From Goodreads: When Jacqueline follows her longtime boyfriend to the college of his choice, the last thing she expects is a breakup. After two weeks in shock, she wakes up to her new reality: she’s single, attending a state university instead of a music conservatory, ignored by her former circle of friends, stalked by her ex’s frat brother, and failing a class for the first time in her life.
Her econ professor gives her an email address for Landon, the class tutor, who shows her that she’s still the same intelligent girl she’s always been. As Jacqueline becomes interested in more from her tutor than a better grade, his teasing responses make the feeling seem mutual. There’s just one problem—their only interactions are through email.
Meanwhile, a guy in her econ class proves his worth the first night she meets him. Nothing like her popular ex or her brainy tutor, Lucas sits on the back row, sketching in a notebook and staring at her. At a downtown club, he disappears after several dances that leave her on fire. When he asks if he can sketch her, alone in her room, she agrees—hoping for more.
Then Jacqueline discovers a withheld connection between her supportive tutor and her seductive classmate, her ex comes back into the picture, and her stalker escalates his attention by spreading rumors that they’ve hooked up. Suddenly appearances are everything, and knowing who to trust is anything but easy.
Author Recommendation: Mature Young Adults (language, drinking, sexual situations)
I love that this YA novel deals with college-aged characters. Most YA literature looks at teens in the high school setting, but Webber sets her novel apart through the college campus and college situations that the characters face. It’s a nice change of pace that helped me connect more with the characters, especially as they are closer to my age than many YA leads, and I was able to identify with them even more. I also love that Webber’s characters behave like college students; they are extremely real and the dialogue is pristine, making me feel like I was right there alongside the characters, facing the same situations. I just adored this novel!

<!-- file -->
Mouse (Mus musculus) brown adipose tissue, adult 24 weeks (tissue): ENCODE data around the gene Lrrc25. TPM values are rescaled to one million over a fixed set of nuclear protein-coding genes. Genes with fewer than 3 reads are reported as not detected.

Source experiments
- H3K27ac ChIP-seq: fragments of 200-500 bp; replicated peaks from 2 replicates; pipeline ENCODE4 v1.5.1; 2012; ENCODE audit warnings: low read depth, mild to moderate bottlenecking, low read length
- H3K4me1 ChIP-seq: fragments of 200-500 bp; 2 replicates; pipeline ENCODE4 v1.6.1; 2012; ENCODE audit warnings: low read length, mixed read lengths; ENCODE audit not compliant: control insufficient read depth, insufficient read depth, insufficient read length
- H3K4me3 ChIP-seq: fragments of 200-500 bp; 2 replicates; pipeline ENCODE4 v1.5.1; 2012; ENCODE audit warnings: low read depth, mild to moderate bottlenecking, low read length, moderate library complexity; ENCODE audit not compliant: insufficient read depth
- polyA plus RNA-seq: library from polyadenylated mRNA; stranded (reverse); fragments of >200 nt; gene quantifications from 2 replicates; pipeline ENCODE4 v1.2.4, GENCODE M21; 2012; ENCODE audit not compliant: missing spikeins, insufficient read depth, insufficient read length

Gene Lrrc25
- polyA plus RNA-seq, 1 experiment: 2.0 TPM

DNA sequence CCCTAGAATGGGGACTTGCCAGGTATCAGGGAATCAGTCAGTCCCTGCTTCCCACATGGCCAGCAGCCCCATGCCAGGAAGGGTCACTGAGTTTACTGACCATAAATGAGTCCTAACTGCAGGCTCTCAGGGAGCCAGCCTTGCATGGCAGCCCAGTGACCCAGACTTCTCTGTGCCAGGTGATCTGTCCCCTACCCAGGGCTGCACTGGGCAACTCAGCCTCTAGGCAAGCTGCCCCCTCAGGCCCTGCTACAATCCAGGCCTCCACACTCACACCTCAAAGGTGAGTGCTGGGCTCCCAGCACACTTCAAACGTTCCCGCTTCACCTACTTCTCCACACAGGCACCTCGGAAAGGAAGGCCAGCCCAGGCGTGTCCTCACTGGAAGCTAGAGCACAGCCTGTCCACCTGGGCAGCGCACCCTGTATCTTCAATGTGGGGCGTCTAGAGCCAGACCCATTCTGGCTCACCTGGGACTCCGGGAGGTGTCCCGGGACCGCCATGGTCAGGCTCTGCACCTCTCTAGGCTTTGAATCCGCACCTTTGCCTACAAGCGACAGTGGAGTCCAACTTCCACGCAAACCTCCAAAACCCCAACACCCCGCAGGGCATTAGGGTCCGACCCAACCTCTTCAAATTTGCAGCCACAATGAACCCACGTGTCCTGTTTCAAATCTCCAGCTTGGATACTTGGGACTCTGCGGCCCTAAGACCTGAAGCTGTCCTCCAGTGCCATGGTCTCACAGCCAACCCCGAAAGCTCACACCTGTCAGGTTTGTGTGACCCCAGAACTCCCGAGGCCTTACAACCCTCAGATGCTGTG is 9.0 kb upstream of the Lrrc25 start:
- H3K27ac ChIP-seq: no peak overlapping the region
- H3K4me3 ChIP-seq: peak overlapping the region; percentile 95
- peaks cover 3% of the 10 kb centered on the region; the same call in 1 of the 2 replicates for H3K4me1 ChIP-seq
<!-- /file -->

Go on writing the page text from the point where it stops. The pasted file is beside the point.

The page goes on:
Lucas is a dreamy character of whom I can’t get enough. I tried to read the book in one sitting, and would have had I not had to go to my evening job, but even though I was away from the book, the characters permeated my mind the entire evening. I found myself day dreaming about Lucas, wondering what would happen next, how he and Jacqueline would pan out, and whether or not Buck and Kennedy would make another appearance… these characters are so real and enticing that they literally became a part of my life. I was, and am still, enamored by them and though the novel ends on a great note and doesn’t need a sequel, I’d love one because these characters are so real and I’m dying to know what happens to them as they continue to grow up, graduate, and join the workforce.
Now, you may have noticed that Webber states that her novel is for mature YA as there is some language usage, drinking, and sexual situations. This is not a book for your 14 year old, but it is a great novel for those who are older and more mature. Yes, there are some sexual situations with more detail than I like in my novels, but Webber does an amazing job working them into the storyline of the plot—it moves the plot along and isn’t just there to add spice to the story, like we see in so many novels nowadays.
Webber is one of those authors that I adore; her novels have always been immaculate, perfectly written gems that I can’t get enough of, and Easy is another masterpiece. I was pulled into the story the moment I began reading, my heart in my throat as the suspense and peril Jacqueline faces from the get go are explained in detail. This novel deals with heavy topics, such as rape, loss, and even murder, but Webber relates them in such a way that it’s not as hard to stomach as it may sound. It actually deals more with gaining self-worth and focusing on the positive than on the negative, and I really believe that all mature young adults should read this book, especially as young women tend to have such a warped belief concerning what rape really is, and how to go about handling it. Now, I hate to give away any spoilers, but I think this is one thing that some readers might need to know… I cannot stomach novels that deal with rape, so potential readers, if you’re like me, rest assured that Jacqueline is not raped. There are attempts, yes, but if you’re scared to pick up this novel based on the potential that the main character is taken advantage of, you can breathe easy, as that doesn’t happen. Overall, this is just a phenomenal piece that I highly recommend. Five stars.
I received a copy of this novel from the author in exchange for an honest review.